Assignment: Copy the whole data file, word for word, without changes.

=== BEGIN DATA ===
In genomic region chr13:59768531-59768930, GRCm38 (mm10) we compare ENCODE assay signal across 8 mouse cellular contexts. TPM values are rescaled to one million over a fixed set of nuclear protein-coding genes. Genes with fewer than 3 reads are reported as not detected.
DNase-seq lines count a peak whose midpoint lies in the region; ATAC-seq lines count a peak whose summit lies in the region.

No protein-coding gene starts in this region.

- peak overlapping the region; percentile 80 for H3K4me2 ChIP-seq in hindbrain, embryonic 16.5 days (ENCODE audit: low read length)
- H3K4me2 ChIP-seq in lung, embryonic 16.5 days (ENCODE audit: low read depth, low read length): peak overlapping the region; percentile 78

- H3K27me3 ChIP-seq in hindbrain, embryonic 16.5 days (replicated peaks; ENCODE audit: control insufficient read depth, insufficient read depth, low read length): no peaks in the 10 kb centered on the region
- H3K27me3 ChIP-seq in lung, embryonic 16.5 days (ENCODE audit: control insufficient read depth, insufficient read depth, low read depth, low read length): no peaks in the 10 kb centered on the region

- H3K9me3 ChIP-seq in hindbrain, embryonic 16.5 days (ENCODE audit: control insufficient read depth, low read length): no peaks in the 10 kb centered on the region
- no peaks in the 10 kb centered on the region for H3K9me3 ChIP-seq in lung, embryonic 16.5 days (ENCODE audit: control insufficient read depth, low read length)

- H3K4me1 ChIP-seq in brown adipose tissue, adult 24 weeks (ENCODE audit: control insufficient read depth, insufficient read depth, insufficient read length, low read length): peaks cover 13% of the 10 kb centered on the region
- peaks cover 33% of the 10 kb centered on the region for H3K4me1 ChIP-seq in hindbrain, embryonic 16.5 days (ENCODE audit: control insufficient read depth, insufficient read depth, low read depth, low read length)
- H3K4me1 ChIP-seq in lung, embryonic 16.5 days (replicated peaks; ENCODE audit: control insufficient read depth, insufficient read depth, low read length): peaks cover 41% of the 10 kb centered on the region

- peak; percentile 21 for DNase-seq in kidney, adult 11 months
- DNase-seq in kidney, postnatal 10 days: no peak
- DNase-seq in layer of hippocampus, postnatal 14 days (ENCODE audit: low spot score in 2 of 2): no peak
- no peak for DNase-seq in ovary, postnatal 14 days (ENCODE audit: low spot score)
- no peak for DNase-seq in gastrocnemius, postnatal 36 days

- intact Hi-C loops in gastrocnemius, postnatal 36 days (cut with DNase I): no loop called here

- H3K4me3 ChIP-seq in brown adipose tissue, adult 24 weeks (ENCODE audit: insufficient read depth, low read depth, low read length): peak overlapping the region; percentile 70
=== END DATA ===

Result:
In genomic region chr13:59768531-59768930, GRCm38 (mm10) we compare ENCODE assay signal across 8 mouse cellular contexts. TPM values are rescaled to one million over a fixed set of nuclear protein-coding genes. Genes with fewer than 3 reads are reported as not detected.
DNase-seq lines count a peak whose midpoint lies in the region; ATAC-seq lines count a peak whose summit lies in the region.

No protein-coding gene starts in this region.

- peak overlapping the region; percentile 80 for H3K4me2 ChIP-seq in hindbrain, embryonic 16.5 days (ENCODE audit: low read length)
- H3K4me2 ChIP-seq in lung, embryonic 16.5 days (ENCODE audit: low read depth, low read length): peak overlapping the region; percentile 78

- H3K27me3 ChIP-seq in hindbrain, embryonic 16.5 days (replicated peaks; ENCODE audit: control insufficient read depth, insufficient read depth, low read length): no peaks in the 10 kb centered on the region
- H3K27me3 ChIP-seq in lung, embryonic 16.5 days (ENCODE audit: control insufficient read depth, insufficient read depth, low read depth, low read length): no peaks in the 10 kb centered on the region

- H3K9me3 ChIP-seq in hindbrain, embryonic 16.5 days (ENCODE audit: control insufficient read depth, low read length): no peaks in the 10 kb centered on the region
- no peaks in the 10 kb centered on the region for H3K9me3 ChIP-seq in lung, embryonic 16.5 days (ENCODE audit: control insufficient read depth, low read length)

- H3K4me1 ChIP-seq in brown adipose tissue, adult 24 weeks (ENCODE audit: control insufficient read depth, insufficient read depth, insufficient read length, low read length): peaks cover 13% of the 10 kb centered on the region
- peaks cover 33% of the 10 kb centered on the region for H3K4me1 ChIP-seq in hindbrain, embryonic 16.5 days (ENCODE audit: control insufficient read depth, insufficient read depth, low read depth, low read length)
- H3K4me1 ChIP-seq in lung, embryonic 16.5 days (replicated peaks; ENCODE audit: control insufficient read depth, insufficient read depth, low read length): peaks cover 41% of the 10 kb centered on the region

- peak; percentile 21 for DNase-seq in kidney, adult 11 months
- DNase-seq in kidney, postnatal 10 days: no peak
- DNase-seq in layer of hippocampus, postnatal 14 days (ENCODE audit: low spot score in 2 of 2): no peak
- no peak for DNase-seq in ovary, postnatal 14 days (ENCODE audit: low spot score)
- no peak for DNase-seq in gastrocnemius, postnatal 36 days

- intact Hi-C loops in gastrocnemius, postnatal 36 days (cut with DNase I): no loop called here

- H3K4me3 ChIP-seq in brown adipose tissue, adult 24 weeks (ENCODE audit: insufficient read depth, low read depth, low read length): peak overlapping the region; percentile 70